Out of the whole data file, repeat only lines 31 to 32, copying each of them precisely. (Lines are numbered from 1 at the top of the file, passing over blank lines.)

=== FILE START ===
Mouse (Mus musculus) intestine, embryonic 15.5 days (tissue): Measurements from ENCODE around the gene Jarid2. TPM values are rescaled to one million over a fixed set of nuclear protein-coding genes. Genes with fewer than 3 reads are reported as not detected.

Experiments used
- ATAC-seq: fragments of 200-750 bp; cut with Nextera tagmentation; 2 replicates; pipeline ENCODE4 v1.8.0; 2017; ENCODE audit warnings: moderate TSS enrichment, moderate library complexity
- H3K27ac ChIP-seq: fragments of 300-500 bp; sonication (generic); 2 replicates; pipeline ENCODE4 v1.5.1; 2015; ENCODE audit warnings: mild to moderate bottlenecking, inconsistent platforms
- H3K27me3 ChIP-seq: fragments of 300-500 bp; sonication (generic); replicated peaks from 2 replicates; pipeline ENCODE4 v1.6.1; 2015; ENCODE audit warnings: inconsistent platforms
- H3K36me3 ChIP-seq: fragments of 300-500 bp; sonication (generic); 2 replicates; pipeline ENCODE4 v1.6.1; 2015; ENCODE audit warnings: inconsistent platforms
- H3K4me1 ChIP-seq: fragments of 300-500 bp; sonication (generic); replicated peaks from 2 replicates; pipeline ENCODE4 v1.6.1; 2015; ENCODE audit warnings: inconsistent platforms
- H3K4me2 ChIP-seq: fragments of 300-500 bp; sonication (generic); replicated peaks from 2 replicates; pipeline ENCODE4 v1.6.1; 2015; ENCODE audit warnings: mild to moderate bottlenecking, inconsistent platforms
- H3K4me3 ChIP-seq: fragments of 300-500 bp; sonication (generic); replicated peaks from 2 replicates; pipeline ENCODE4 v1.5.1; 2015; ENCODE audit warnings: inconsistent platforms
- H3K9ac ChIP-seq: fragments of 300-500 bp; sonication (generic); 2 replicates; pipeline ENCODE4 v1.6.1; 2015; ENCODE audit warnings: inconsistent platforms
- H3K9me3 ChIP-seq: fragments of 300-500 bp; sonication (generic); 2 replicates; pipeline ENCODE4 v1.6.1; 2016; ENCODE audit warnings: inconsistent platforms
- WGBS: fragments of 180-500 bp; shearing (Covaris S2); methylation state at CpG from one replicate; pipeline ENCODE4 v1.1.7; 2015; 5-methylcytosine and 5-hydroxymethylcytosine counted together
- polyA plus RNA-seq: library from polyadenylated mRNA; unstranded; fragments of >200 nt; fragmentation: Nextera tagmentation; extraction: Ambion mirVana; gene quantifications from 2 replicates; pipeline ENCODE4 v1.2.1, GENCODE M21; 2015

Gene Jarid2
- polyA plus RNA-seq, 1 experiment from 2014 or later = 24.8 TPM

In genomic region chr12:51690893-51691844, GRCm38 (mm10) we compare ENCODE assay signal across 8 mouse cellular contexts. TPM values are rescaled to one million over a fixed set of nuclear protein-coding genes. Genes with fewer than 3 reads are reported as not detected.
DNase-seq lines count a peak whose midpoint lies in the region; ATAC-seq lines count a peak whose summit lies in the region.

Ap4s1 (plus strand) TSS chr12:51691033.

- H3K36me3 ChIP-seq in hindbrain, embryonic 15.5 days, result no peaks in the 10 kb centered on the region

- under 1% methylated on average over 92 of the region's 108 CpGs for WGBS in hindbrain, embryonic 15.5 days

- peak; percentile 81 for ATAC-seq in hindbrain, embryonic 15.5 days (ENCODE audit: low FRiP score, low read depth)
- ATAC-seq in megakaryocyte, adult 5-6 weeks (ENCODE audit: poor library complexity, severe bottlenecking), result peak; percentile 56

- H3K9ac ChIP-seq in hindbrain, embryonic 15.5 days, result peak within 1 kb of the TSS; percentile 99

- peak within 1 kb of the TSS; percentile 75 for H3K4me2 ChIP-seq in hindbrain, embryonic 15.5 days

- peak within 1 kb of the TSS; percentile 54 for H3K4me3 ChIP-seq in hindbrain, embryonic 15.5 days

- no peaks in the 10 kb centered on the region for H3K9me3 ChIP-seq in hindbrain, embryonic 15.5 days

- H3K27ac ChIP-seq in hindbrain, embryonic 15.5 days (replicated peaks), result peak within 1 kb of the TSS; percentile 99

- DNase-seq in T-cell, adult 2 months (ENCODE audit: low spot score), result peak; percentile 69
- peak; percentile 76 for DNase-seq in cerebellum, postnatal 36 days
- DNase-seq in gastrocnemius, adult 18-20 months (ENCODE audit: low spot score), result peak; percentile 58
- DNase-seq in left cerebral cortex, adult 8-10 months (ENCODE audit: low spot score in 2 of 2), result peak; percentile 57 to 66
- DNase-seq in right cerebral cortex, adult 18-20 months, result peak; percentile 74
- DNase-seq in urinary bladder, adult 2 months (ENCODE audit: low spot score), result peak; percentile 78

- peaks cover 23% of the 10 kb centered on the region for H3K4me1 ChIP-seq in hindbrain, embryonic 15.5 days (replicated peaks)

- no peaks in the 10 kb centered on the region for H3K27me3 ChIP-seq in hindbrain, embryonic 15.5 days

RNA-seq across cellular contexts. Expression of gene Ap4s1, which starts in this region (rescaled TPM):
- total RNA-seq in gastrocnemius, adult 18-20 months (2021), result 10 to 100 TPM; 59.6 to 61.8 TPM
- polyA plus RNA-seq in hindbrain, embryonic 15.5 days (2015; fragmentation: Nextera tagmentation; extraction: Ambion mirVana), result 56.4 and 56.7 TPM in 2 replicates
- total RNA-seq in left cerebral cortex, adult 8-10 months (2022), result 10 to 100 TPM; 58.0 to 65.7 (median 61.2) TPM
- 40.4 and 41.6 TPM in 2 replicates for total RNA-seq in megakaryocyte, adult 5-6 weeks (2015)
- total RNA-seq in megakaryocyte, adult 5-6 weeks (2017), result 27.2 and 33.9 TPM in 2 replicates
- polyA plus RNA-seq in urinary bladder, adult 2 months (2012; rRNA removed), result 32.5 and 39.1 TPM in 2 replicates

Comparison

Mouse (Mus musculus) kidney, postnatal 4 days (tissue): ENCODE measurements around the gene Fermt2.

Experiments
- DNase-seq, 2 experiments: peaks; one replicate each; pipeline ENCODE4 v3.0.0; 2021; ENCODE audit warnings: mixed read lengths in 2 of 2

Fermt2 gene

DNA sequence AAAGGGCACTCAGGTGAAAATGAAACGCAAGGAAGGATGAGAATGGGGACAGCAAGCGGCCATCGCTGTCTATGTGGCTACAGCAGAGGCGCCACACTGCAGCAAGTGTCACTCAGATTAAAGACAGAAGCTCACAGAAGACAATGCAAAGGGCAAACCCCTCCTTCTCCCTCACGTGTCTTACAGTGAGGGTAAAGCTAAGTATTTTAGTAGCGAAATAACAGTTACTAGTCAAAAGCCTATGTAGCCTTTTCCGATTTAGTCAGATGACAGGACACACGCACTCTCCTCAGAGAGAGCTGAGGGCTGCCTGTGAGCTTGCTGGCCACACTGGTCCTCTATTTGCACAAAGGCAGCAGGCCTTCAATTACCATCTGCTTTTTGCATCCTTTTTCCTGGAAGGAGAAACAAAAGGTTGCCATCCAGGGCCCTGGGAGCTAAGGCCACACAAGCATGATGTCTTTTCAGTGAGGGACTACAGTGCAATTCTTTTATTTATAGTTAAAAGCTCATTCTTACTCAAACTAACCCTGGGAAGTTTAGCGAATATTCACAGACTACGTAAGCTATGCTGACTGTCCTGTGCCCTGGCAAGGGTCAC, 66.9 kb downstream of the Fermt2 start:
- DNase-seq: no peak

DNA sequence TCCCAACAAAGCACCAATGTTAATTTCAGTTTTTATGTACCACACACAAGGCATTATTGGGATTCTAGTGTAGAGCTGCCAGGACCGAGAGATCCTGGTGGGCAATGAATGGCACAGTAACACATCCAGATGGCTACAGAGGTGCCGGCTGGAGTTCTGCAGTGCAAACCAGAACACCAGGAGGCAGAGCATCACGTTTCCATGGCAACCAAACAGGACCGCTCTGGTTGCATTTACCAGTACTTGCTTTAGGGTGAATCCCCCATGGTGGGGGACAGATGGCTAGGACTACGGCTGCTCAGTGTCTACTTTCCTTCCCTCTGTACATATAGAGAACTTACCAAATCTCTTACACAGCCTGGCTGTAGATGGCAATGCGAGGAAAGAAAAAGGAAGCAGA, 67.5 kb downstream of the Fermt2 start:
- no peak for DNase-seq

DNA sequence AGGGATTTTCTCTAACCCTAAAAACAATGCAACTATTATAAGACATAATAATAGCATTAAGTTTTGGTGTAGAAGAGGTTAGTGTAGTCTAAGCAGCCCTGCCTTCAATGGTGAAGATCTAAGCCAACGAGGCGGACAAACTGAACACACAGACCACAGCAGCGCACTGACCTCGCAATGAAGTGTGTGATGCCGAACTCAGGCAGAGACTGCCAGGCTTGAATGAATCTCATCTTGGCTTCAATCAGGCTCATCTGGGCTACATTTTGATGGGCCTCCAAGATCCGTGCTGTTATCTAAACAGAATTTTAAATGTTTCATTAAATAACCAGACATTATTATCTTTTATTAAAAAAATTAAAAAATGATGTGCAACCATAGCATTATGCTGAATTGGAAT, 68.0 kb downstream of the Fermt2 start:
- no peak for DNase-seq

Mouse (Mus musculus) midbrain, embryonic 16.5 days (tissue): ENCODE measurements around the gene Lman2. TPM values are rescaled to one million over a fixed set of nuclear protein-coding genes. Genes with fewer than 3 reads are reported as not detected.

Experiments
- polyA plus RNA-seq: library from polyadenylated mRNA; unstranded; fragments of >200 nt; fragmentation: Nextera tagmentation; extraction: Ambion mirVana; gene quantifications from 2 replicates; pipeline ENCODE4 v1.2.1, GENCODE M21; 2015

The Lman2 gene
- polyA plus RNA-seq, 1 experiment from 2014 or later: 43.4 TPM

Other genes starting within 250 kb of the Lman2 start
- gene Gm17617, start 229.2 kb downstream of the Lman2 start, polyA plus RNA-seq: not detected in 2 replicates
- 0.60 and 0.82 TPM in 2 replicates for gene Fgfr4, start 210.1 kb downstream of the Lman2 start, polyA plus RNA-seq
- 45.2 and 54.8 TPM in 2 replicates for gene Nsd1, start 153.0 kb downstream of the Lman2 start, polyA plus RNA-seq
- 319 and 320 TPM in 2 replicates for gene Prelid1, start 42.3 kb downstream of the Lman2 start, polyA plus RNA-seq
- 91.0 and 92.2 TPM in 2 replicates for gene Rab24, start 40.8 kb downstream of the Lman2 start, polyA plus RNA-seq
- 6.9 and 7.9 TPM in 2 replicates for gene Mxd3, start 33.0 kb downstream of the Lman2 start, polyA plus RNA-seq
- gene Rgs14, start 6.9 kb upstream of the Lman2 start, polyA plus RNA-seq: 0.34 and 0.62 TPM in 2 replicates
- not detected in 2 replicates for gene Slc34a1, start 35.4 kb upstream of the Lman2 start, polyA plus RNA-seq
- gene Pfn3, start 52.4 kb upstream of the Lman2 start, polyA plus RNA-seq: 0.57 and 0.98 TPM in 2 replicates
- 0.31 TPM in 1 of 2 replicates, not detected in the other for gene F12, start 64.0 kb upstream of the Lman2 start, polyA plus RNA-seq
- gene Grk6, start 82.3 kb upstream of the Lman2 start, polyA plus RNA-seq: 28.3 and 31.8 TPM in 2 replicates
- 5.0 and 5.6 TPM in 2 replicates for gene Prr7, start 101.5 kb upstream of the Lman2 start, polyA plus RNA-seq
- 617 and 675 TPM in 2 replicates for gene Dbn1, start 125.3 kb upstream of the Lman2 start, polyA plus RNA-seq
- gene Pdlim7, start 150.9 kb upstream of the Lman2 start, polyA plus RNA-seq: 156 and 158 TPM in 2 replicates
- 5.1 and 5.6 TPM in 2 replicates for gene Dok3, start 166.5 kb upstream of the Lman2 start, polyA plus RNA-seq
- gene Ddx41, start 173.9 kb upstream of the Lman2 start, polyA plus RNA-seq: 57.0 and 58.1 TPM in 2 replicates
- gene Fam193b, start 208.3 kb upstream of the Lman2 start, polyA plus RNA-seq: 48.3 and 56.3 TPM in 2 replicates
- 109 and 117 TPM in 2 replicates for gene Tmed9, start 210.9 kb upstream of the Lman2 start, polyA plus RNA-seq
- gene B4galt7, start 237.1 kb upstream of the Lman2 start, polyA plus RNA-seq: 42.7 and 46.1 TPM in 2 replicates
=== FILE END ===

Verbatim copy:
- DNase-seq in left cerebral cortex, adult 8-10 months (ENCODE audit: low spot score in 2 of 2), result peak; percentile 57 to 66
- DNase-seq in right cerebral cortex, adult 18-20 months, result peak; percentile 74